The first rifle is a .280 Remington that I had originally stocked with a Treebone Carving profiled stock in the late ‘90s. I swapped that stock to my .223 Remington when I decided to stock the .280 in a modified European “stalker” style. The forearm is slimmed and I chose to use a modified schnabel tip that works very well with the grip of my damaged left hand. It is shorter than the typical “B” model forearm so that I could use a more traditional looking barrel band sling swivel. The barrel is fully bedded in the forearm. This rifle can shoot well under an inch for the first three rounds fired as fast as I can load and get proper aim, but as the barrel heats it starts very slightly stringing the group upwards. I know that this could be eliminated by floating the forearm, but since it isn’t really likely that I would ever be presented with the opportunity to fire more than three (if that) rapid shots at game, it doesn’t matter. The stability of the bedded forearm is more important for the use for which this rifle is intended. Normally a hand-rubbed oil finish should be more of a subdued matte, but in order to truly reveal the depth and subtle nuances of the grain on this stock, I finished with several applications of thinned oil to completely level the surface and left the gloss.
The second stock is for a .22-250 Remington and still has a little finishing work to do. I chose to leave the forearm fuller than usual for better support and balance off of sandbags or bipods and installed two sling studs; one for the sling and the other for convenient bi-pod attachment if I wish. The barrel will be floated and the forearm bedded for contact only at the hanger since this rifle shoots better that way and I am far more likely to put more consecutive shots through it than the .280. The finish on this stock will have little gloss since the grain and mineral patterns are bold enough to show without the “3D” effects brought out by a proper gloss finish. Both stocks, by the way, are fitted with blued-steel grip-caps.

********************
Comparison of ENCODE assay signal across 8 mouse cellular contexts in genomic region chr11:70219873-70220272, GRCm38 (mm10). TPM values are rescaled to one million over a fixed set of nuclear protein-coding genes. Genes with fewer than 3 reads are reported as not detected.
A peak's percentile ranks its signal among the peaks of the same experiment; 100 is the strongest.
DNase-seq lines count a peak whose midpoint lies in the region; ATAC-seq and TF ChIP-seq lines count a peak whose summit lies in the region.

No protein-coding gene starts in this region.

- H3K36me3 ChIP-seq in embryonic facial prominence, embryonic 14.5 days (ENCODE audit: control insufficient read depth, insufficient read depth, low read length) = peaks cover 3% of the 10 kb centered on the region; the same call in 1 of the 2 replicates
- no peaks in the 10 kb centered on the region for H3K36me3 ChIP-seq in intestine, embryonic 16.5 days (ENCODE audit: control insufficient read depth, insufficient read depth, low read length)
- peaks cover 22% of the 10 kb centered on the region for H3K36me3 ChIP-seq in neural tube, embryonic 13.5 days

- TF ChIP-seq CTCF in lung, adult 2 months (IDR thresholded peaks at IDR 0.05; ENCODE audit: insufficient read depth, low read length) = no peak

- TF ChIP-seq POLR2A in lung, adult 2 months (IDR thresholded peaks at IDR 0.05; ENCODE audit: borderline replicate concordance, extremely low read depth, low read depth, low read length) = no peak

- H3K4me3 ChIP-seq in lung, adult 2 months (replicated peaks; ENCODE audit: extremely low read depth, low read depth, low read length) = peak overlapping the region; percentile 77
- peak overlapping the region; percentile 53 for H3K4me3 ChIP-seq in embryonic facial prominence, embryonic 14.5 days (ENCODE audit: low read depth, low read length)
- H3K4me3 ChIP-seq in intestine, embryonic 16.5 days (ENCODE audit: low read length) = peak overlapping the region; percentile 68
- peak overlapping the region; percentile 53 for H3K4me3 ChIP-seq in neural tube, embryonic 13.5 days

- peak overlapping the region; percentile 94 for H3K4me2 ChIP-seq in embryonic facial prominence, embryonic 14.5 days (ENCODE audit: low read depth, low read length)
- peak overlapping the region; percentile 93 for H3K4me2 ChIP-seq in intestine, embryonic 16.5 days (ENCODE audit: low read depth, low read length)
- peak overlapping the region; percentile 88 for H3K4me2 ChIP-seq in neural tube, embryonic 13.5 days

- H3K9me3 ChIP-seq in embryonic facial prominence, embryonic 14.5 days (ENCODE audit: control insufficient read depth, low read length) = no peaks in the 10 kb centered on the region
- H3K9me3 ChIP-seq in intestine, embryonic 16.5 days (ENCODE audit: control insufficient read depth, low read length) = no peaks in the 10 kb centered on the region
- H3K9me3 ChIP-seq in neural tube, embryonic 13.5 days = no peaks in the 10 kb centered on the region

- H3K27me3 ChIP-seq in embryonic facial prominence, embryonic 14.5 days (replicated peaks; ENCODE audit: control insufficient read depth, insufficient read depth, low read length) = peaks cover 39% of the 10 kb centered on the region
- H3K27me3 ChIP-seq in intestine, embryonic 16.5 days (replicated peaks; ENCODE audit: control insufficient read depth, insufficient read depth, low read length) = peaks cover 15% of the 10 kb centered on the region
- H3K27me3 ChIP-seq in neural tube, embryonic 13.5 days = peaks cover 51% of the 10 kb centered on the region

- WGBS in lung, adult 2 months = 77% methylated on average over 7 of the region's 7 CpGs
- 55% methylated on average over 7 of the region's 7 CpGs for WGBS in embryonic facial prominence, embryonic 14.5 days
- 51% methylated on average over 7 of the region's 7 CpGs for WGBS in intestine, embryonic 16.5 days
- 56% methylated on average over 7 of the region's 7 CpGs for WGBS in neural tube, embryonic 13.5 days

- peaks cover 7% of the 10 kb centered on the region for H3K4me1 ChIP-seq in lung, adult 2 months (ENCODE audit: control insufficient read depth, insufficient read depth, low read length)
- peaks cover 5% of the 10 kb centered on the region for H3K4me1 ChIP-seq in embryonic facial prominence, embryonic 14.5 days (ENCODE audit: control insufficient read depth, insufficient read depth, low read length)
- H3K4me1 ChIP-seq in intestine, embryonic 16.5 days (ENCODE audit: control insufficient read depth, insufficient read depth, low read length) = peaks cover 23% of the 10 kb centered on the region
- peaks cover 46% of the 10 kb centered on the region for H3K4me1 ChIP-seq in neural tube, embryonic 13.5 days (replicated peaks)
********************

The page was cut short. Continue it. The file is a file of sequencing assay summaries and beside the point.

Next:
Make no mistake; these are using
wall-hangers. They will not be “babied” in any way other than normal care. I just prefer nice looking wood when possible. That is one of the reasons that I use oil for finishing. Minor mars and scratches can be covered in minutes. Major gouges or other damage would require more extensive repair no matter the finish.
After I give my poor hands a break, I may be tackling the checkering. If I listen to my wife, however, I won’t be checkering. She thinks it would distract from the wood. With the “tacky”-palmed shooting gloves I use, checkering isn’t really necessary for grip and purchase. I guess I’m waiting to see what I decide. While that is happening I am cutting various design templates and taping them to the stocks to see how I like them over a period of time. I really don’t want to choose a pattern and then regret my choice once it is too late.
The Ruger #1 is probably the most difficult, yet rewarding, rifle I have ever stocked due to critical angles, inletting issues and hole alignment requirements. This whole project was made even more difficult by all of the errors introduced by sloppy profiling. I am not going to name the vendor, since I had good luck with them in the past and they now seem to be out of business, but should I choose to do another Ruger #1 in the future I would go back to Treebone Carving for stock sets. I have used their products (twice) on Rugers in the past and though they are more costly, their work has been excellent.